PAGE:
BEMIDJI -- As the opening date of the 2018 Beltrami County Fair arrives, it’s interesting to learn about events that made the early years of the fair unique and memorable.
The 1915 Beltrami County Fair, held in mid-September, was billed as the biggest fair ever, featuring more than 500 exhibits including a booth by the Summit Farmers’ Club of Blackduck that featured a bunch of celery 4 feet high. Events included a track meet program (including a fat man’s race and a farm horse race), and free entertainment by the Four Nelson Comiques (an acrobatic act) and the Huddleston trained animal act.
It’s difficult to imagine how anything could top these attractions, but Katherine Stinson, a young female stunt pilot who performed four shows in two days, was the highlight of the fair.
Because school was already in session and many students were involved with the fair, school was let out early on Thursday and Friday. On Friday, Sept. 17, it was Bemidji Day, and businesses in town took a half-day holiday to allow people to attend the fair. Trains brought visitors from miles away and nearly 100 automobiles brought more from across the area. A record breaking 3,500 people attended the fair that Friday, and Saturday’s attendance was also high.
The original fair bill advertised “daily airship rides” by Aviator Penham, who canceled out just days before the event, reporting that he could not attend “on account of three of his machines being wrecked.” Several local people had signed up, hoping to take his airship rides. With the cancellation, the fair board managed to contract with Katherine Stinson, who was establishing quite a reputation in aviation. Having just completed a show at the Michigan State Fair, Stinson came at a far greater price than Penham and performed two airshows on both Friday and Saturday.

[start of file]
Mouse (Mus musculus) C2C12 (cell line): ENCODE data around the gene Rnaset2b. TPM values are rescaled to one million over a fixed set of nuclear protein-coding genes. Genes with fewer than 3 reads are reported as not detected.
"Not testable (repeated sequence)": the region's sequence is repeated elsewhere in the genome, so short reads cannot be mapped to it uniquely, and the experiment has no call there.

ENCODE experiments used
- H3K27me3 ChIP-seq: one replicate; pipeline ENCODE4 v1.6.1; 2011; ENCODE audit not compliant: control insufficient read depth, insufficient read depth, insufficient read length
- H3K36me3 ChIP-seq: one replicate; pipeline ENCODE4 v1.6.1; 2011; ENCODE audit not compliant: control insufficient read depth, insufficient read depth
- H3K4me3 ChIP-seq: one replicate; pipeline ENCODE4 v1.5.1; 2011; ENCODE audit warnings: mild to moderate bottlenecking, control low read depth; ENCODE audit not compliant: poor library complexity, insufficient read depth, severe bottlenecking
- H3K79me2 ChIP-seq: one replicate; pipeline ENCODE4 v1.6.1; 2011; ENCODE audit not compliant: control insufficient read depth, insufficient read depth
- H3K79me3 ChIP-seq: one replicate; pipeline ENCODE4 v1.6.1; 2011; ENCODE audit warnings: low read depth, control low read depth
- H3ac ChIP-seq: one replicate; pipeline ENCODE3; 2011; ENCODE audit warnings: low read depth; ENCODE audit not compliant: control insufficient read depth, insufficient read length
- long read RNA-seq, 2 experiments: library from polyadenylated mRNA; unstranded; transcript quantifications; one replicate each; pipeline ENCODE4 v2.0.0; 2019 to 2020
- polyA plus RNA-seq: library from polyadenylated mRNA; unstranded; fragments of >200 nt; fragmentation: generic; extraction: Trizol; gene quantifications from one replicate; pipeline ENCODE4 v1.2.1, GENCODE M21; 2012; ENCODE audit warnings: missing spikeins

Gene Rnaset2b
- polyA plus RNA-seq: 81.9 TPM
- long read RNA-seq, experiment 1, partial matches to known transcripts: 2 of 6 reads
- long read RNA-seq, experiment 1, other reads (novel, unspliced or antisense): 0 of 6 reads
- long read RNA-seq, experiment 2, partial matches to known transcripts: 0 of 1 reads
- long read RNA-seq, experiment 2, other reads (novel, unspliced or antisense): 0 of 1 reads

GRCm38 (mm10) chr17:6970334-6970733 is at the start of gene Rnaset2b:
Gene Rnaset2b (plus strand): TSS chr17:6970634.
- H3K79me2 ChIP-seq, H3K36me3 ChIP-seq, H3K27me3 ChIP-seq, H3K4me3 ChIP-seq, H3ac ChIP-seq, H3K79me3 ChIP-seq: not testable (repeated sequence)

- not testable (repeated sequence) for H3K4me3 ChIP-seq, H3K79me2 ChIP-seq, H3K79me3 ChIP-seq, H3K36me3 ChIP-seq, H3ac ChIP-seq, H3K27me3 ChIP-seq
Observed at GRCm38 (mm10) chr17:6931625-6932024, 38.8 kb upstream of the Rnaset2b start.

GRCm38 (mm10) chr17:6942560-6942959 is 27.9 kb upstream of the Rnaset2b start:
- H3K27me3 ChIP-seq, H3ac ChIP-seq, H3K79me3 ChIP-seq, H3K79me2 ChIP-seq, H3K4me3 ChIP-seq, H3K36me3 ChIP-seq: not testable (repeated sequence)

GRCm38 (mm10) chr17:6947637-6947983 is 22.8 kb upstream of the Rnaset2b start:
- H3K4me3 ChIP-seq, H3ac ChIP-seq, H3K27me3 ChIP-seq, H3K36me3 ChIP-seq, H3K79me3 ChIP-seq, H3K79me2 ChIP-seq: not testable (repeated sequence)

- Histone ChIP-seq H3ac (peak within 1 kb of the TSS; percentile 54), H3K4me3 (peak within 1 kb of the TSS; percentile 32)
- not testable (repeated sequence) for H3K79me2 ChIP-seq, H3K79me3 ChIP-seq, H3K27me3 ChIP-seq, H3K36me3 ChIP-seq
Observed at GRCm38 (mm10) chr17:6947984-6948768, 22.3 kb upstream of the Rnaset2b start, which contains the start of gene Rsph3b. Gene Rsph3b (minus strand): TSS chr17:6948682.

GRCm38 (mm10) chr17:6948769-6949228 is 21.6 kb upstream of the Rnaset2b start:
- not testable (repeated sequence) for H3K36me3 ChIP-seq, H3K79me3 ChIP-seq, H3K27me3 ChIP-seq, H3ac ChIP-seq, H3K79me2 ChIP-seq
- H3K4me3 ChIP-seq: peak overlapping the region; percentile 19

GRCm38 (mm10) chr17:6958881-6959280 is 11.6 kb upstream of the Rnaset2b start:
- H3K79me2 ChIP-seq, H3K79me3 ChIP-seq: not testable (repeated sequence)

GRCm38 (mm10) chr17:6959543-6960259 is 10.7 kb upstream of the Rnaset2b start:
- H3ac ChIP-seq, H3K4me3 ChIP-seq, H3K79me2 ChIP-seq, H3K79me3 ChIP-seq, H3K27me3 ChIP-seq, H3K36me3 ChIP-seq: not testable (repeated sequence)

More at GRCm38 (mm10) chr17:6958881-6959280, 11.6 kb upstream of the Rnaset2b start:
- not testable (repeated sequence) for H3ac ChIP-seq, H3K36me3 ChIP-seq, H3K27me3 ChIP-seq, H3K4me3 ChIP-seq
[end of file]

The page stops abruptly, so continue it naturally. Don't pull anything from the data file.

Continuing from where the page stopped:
Billed as the “Bird Woman,” Stinson had been flying for three years. On July 18, 1915, just two months before arriving in Bemidji, she had performed a vertical loop at Cicero Field in Chicago, the first woman and fourth pilot ever to do the stunt. On Sept. 18, 1915, The Pioneer reported: “Miss Katherine Stinson, the famous bird woman, made two excellent flights in her aeroplane. The machine is of her own design and the engine was formerly used by Lincoln Beachey. Miss Stinson is very enthusiastic about Bemidji and the surrounding country, saying that the scenery around here is wonderful. ‘When I was up in the air I could see many big lakes and everything looked beautiful,’ she said. She flew to a height of about 1,200 feet.”
Stinson was just 21 when she became the fourth American female licensed pilot. Dubbed “The Flying Schoolgirl,” she looked so young that reporters refused to believe her age, leading to confusing reports that she was just nineteen when she flew in Bemidji, although she was really 24. By the time she visited Bemidji that year for the county fair, Stinson and her mother, Emma, had already co-founded the Stinson Aviation Company in Hot Springs, Ark.
The same year she visited Bemidji, she made history by becoming the first pilot of either sex to perform night skywriting with flares in Los Angeles. In 1916, she was the first woman to fly in the Orient, where fans referred to her as the “Air Queen.”
When the U.S. Postal Service first started using airmail, Stinson was one of the first women pilots to be sworn in. When the U.S. became involved in World War I, Stinson flew fundraising tours for the American Red Cross. When she answered the Army’s call for volunteer pilots, she was rejected twice because she was a woman, so she volunteered and was accepted as an ambulance driver in Europe.
Stinson’s loop-de-loops in Bemidji at the 1915 Beltrami County Fair were among the first of the 500 such stunts she performed without a single accident. She died in 1977 at the age of 86. Her performances in Bemidji certainly set a high bar for entertainment at the county fair.
IF YOU GO
What: Beltrami County Fair
When: Wednesday, Aug. 8, to Sunday, Aug. 12
Where: Beltrami County Fairgrounds, located north of Bemidji off U.S. Highway 71.
Cost: $ 5 per vehicle per day. Wristbands available for Midway.